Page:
New Delhi: In an exclusive interview to NDTV's Barkha Dutt, Sonia Gandhi has discussed the Women's Bill and the role she played in pushing it through the Rajya Sabha on Tuesday. Gandhi had made a public commitment to delivering the Bill.
She said, "I am grateful to the Opposition" for standing by the bill, which promises 33 per cent reservation for women in Parliament and state Assemblies.
Here is the full text of the interview:
NDTV: It is indeed a historic day, 14 years after it was first conceived, the Women's Reservation Bill has crossed its first hurdle with the Rajya Sabha passing it, after many dramatic moments and many shameful moments inside Parliament as well. Many believe this happened because of the Congress president, who had made a public commitment to the Women's Reservation Bill, prevailed over sceptics even within her own party to push this through. How did the Congress president manage to achieve this and what is the road ahead? We are joined now by Mrs Sonia Gandhi herself. Many many congratulations first... Are you relieved?
Sonia Gandhi: Thank you thank you for your congratulations. Yes I am relieved. I am very happy. You said how did I manage this? It is not me the Congress president managing it, it is the PM, myself, my colleagues, my Congress party, of course especially the woman of our party. And it's not just women in Parliament, it's women throughout the country... And I am particularly happy because women of our country are going to get reservation in Parliament... 33 per cent which is quite a bit.
NDTV: It really is quite a day, but I must ask you, you say it's the entire party's will. But were you disappointed that this has not happened on International Women's Day?
Sonia Gandhi: No, not at all. When I spoke, I used the word 'if' in my speech, in my address. And no, I was not disappointed because I know that it was a difficult legislation and certainly problems may crop up. And one wasn't really sure but of course we were hopeful throughout, I was keeping my fingers crossed too. I think the support was there in the party and women in particular and that has really what has kept my hope and my determination?
NDTV: Did you have a sleepless night, especially after what happened with Hamid Ansari. That must have been quite upsetting...
Sonia Gandhi: Well that was not at all the right to thing to do. But these scenes have been seen before but I haven't seen them myself. Of course, we have seen them in Assemblies, but what to do?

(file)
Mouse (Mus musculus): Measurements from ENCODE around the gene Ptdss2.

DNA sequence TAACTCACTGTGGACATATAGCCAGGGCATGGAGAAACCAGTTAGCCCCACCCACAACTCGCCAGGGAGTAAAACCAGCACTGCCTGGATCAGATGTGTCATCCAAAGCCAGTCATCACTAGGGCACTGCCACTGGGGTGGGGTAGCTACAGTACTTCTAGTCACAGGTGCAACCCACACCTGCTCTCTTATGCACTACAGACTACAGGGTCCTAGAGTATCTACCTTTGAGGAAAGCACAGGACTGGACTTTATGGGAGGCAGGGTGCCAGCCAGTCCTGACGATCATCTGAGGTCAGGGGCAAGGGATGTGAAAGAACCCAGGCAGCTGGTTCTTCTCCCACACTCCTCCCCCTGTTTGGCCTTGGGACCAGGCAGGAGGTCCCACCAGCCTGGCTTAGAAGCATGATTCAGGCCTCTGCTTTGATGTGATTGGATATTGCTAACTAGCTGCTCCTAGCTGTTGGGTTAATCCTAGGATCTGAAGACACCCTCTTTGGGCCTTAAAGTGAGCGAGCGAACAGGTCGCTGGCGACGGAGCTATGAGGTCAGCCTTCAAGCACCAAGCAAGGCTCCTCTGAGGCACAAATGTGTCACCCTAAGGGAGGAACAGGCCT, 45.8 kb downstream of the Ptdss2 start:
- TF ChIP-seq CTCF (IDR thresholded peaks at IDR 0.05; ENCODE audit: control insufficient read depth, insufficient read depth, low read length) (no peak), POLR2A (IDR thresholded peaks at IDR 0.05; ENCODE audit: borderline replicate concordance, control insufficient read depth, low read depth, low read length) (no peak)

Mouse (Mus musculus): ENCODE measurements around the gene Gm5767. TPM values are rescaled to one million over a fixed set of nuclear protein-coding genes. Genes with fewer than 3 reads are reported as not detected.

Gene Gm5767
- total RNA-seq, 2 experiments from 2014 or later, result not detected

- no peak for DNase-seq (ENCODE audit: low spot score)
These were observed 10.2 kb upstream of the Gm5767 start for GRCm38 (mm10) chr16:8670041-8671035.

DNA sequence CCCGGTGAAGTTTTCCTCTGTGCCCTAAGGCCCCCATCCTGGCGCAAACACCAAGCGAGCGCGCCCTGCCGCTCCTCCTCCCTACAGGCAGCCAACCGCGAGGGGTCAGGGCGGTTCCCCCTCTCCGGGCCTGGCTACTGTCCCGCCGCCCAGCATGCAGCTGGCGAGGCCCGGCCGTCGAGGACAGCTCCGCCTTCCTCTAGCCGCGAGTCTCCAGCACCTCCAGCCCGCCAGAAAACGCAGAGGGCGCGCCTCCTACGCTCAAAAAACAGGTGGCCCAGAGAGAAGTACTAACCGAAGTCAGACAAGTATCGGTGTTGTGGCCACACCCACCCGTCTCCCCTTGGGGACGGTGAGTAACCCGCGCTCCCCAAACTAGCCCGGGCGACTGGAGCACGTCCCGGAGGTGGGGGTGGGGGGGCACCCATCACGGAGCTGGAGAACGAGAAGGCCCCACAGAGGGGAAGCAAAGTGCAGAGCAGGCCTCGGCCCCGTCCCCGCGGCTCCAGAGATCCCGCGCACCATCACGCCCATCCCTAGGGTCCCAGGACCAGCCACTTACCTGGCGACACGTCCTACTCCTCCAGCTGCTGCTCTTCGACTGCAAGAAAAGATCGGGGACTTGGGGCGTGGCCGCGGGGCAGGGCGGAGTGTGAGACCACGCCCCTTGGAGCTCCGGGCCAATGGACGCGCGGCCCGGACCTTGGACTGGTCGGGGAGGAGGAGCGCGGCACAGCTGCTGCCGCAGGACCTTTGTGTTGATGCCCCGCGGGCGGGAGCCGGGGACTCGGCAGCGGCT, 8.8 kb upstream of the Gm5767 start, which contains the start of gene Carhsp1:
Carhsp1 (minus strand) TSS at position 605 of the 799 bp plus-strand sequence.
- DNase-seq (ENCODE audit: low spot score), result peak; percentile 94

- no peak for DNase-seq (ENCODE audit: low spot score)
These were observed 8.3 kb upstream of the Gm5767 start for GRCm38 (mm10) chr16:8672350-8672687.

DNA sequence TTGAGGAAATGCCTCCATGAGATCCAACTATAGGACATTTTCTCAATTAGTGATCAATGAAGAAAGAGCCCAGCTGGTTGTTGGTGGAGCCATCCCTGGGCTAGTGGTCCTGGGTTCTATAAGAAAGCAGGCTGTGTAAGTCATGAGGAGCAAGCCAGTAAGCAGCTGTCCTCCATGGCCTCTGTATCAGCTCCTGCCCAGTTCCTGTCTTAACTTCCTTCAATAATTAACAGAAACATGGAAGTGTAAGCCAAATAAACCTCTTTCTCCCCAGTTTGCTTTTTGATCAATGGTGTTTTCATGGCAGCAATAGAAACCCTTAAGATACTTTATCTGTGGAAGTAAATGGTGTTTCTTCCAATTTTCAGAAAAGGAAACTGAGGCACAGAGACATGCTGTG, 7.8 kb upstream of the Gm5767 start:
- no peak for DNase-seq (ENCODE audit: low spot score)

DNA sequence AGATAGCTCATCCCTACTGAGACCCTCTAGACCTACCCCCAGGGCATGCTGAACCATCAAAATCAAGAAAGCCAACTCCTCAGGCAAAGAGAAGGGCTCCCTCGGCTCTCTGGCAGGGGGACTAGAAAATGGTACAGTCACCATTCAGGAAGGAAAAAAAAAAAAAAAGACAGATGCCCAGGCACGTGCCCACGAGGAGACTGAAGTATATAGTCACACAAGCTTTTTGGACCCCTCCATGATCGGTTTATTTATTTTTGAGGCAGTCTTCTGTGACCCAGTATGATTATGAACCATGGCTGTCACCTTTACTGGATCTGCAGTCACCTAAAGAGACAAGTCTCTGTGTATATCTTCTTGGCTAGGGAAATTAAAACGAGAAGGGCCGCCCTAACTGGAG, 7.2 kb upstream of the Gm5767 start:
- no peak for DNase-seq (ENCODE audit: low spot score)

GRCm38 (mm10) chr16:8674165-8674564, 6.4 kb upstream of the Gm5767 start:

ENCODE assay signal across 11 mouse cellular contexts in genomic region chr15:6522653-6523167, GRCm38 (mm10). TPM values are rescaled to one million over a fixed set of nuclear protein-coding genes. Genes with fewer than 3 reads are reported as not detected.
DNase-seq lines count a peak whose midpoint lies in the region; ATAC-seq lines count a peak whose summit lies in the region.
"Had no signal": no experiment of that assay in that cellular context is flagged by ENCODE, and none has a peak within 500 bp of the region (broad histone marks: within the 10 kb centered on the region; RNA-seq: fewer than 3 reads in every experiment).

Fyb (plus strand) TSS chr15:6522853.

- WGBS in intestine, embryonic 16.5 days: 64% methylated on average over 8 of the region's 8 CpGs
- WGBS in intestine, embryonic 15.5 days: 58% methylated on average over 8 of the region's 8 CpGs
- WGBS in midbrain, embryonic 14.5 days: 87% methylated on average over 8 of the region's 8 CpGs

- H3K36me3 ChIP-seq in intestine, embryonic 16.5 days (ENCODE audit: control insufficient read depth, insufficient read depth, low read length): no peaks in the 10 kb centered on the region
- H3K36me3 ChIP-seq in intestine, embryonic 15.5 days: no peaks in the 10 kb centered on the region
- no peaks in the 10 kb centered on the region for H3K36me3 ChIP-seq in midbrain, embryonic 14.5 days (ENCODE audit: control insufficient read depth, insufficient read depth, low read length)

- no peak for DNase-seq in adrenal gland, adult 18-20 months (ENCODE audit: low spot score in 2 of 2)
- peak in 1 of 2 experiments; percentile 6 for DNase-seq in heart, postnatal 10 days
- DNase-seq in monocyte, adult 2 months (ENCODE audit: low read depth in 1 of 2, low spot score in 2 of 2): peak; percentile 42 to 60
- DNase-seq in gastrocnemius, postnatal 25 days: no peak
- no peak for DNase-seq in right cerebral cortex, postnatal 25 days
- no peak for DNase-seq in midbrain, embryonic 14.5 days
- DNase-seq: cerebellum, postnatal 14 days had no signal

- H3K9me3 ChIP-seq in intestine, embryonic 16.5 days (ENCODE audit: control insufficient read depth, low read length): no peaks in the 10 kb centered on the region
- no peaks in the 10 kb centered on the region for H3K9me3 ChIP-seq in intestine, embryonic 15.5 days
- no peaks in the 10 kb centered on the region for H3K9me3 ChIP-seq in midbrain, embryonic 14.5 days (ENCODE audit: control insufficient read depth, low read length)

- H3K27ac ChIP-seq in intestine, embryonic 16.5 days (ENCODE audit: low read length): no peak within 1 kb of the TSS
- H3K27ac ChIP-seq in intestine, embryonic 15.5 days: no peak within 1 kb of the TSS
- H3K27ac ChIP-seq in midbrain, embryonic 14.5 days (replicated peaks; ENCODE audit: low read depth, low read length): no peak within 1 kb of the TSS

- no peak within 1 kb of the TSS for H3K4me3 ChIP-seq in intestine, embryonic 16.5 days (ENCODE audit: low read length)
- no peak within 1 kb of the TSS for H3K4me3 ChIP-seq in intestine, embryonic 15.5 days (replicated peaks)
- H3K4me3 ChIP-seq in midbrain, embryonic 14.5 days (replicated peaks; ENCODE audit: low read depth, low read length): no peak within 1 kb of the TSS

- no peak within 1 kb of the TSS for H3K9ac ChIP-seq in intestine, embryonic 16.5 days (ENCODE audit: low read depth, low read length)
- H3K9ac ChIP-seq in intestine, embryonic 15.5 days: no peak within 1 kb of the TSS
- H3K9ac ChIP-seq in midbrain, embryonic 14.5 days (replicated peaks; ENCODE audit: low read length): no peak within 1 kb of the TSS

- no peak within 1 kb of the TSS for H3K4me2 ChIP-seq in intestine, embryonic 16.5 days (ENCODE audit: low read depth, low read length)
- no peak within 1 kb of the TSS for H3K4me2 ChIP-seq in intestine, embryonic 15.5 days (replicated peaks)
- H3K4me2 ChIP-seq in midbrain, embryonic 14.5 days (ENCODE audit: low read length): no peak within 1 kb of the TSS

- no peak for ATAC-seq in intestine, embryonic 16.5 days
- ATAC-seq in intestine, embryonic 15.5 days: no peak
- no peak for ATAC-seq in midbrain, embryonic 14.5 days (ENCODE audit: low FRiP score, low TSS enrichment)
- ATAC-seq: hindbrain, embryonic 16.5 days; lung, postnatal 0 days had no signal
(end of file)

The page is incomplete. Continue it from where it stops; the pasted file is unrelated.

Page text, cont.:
NDTV: Some of your allies are not happy. Mamata is upset, she says allies were not consulted. Are you upset with Mamata Banerjee's response?
Sonia Gandhi: Well I can only say I was told that when it came up in Cabinet, all three coalition partners were very supportive. They immediately said yes. DMK has been supportive from the beginning, so has Sharad Pawar been. Mamata was in the Cabinet and I was told by the person next to her that she was actually very enthusiastic and she almost stood up to welcome. I don't quite understand what has happened. I hope she will understand.
NDTV: Have you spoken to her?
Sonia Gandhi: I haven't spoken to her, so much has been happening.
NDTV: What about Lalu and Mulayam, especially Laluji as you have enjoyed such a good personal rapport despite all the political ups and downs? Do you still think it can be saved?
Sonia Gandhi: It is true there is a personal rapport with Mulayam Singh Yadav, Lalu and other leaders. But of course, when it comes to political issue then the personal relation doesn't count too much. I do understand their problems and compulsions. I think we all have to think to be generous and learn to think of the larger picture. Women empowerment is after all a dream, a vision of Rajivji. It is a genuine vision. We now have so many women in Panchayats. At that time too there was so much resentment and opposition, but look today, so many of them are empowered.
NDTV: I was going to ask you, this is something close to your heart, you mentioned Rajiv Gandhi having brought it in. This is something very close to your heart, this gender issue?
Sonia Gandhi: Well, it has always been. I am proud that in our government, we have a woman President and woman Speaker in the Lok Sabha.
NDTV: The first hurdle has been passed. But Lok Sabha is going to be rowdier. Are you now determined that come what may you will go through with this? No changes, no looking back?